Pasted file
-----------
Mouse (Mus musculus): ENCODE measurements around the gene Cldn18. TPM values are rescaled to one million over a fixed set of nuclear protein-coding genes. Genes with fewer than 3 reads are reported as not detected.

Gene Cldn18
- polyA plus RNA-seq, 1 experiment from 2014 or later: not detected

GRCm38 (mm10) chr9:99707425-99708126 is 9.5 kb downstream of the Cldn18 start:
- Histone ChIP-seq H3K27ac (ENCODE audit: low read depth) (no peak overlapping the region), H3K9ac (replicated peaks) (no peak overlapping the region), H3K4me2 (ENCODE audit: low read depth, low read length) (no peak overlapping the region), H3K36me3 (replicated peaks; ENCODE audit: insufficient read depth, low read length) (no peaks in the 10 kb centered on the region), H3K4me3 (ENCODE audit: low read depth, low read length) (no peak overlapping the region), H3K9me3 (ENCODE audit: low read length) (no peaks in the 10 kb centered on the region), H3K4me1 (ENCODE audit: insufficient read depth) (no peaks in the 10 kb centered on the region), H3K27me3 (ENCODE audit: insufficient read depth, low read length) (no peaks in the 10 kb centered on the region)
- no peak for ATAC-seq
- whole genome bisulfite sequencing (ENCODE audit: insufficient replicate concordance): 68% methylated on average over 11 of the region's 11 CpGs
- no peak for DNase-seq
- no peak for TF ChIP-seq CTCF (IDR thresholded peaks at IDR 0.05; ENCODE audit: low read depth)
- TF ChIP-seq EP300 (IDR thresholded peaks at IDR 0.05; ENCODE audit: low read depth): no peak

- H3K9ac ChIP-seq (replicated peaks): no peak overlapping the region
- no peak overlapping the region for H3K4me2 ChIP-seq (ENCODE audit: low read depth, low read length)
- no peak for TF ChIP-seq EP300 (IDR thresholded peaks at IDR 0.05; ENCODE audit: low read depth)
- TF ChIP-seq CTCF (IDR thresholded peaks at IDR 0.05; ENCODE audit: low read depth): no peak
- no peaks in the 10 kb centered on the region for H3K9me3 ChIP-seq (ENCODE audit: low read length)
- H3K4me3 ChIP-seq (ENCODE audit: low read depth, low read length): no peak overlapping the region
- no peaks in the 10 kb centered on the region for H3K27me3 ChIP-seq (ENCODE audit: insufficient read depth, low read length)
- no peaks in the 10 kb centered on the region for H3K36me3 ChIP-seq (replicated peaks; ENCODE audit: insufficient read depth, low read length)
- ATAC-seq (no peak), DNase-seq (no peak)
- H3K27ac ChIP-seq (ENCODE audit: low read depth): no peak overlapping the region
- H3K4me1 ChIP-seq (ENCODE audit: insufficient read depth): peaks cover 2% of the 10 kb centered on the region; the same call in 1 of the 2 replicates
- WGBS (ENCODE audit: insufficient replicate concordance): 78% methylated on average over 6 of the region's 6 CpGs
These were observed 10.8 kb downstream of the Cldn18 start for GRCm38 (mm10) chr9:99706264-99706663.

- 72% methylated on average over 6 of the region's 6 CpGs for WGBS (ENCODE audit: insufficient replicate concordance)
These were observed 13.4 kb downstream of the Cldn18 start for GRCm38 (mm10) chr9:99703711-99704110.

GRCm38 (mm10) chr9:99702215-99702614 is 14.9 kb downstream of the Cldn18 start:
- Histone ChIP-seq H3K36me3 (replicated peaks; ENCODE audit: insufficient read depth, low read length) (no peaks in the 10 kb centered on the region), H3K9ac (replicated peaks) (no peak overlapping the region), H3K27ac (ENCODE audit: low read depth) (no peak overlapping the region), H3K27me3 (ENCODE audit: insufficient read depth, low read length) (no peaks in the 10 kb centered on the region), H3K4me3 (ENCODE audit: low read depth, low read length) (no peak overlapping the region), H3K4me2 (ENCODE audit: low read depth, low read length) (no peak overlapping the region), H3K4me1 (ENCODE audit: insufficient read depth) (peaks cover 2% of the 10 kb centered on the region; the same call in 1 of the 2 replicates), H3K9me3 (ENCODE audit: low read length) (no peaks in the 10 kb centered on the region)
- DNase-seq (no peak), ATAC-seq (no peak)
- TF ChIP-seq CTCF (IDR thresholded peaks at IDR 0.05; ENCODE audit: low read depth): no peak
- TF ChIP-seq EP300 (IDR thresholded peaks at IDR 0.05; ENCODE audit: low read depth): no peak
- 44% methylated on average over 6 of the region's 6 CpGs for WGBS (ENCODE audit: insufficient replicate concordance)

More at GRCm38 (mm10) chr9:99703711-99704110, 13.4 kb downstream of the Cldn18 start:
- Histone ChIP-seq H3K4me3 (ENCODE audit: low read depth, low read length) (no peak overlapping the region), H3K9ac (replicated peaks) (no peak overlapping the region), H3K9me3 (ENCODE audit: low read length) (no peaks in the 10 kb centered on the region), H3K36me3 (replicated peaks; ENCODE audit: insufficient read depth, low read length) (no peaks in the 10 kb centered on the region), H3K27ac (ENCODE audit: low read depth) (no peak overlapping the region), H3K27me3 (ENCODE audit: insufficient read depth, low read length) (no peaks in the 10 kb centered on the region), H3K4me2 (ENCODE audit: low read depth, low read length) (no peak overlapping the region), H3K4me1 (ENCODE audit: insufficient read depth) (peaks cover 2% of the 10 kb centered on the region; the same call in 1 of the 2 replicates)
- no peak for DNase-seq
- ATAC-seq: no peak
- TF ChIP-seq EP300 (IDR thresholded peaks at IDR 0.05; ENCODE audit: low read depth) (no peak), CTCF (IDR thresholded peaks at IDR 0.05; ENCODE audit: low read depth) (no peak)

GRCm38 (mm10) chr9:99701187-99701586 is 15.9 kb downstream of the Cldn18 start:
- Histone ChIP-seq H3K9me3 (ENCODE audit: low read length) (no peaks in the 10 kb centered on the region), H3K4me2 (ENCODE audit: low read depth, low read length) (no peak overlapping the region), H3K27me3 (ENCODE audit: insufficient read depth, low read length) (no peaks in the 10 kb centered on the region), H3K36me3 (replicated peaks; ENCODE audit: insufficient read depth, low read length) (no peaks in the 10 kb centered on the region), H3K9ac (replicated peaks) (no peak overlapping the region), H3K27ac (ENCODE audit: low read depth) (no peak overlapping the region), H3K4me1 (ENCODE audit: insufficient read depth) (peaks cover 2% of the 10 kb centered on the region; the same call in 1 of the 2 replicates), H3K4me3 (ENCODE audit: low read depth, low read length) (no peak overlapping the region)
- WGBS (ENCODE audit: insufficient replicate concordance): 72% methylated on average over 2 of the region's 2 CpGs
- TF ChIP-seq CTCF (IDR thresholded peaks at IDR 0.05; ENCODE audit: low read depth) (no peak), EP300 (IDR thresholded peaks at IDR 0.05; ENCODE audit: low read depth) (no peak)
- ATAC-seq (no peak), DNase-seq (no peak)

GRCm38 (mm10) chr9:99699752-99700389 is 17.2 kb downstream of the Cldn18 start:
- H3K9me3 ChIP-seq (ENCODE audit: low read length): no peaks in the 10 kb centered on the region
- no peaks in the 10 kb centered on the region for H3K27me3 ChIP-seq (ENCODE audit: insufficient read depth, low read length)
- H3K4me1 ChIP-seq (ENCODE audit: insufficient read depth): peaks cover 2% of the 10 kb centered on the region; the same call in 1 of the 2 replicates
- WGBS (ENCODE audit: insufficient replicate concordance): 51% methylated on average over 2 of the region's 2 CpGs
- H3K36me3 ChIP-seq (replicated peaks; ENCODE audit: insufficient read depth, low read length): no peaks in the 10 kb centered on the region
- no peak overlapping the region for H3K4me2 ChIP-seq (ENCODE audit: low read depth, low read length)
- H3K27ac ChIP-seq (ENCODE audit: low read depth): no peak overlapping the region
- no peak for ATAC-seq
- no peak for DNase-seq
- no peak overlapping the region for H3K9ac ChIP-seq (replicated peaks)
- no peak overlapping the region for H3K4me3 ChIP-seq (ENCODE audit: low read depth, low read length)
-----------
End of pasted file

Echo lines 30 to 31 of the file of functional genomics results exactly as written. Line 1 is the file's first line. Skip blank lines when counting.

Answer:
- TF ChIP-seq EP300 (IDR thresholded peaks at IDR 0.05; ENCODE audit: low read depth): no peak
- 44% methylated on average over 6 of the region's 6 CpGs for WGBS (ENCODE audit: insufficient replicate concordance)